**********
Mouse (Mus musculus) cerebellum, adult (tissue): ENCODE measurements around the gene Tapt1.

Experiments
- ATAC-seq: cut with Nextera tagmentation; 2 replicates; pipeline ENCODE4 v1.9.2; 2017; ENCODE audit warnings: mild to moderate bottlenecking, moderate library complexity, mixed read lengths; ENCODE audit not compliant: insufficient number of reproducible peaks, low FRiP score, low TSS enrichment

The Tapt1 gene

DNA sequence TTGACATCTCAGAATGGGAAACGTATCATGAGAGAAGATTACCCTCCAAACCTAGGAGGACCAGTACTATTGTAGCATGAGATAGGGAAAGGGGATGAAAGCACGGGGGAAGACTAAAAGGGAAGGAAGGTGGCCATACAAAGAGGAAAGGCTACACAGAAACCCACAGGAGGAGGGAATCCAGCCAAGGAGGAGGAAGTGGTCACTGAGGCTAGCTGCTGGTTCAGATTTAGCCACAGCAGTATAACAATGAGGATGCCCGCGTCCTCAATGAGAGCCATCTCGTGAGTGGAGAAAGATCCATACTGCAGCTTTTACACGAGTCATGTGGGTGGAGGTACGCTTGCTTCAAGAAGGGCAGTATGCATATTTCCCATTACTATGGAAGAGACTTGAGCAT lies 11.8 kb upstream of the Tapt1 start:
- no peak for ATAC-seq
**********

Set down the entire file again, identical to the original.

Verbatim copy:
Mouse (Mus musculus) cerebellum, adult (tissue): ENCODE measurements around the gene Tapt1.

Experiments
- ATAC-seq: cut with Nextera tagmentation; 2 replicates; pipeline ENCODE4 v1.9.2; 2017; ENCODE audit warnings: mild to moderate bottlenecking, moderate library complexity, mixed read lengths; ENCODE audit not compliant: insufficient number of reproducible peaks, low FRiP score, low TSS enrichment

The Tapt1 gene

DNA sequence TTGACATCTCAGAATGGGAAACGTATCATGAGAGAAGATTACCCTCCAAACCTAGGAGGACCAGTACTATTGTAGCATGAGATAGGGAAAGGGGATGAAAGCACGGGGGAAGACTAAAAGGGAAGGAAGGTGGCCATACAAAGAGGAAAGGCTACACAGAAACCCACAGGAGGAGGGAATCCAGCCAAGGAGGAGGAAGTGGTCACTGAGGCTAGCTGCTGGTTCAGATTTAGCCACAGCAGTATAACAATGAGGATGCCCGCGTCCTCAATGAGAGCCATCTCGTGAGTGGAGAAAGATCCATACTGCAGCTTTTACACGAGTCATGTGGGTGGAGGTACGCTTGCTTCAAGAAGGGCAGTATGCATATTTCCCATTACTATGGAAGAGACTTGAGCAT lies 11.8 kb upstream of the Tapt1 start:
- no peak for ATAC-seq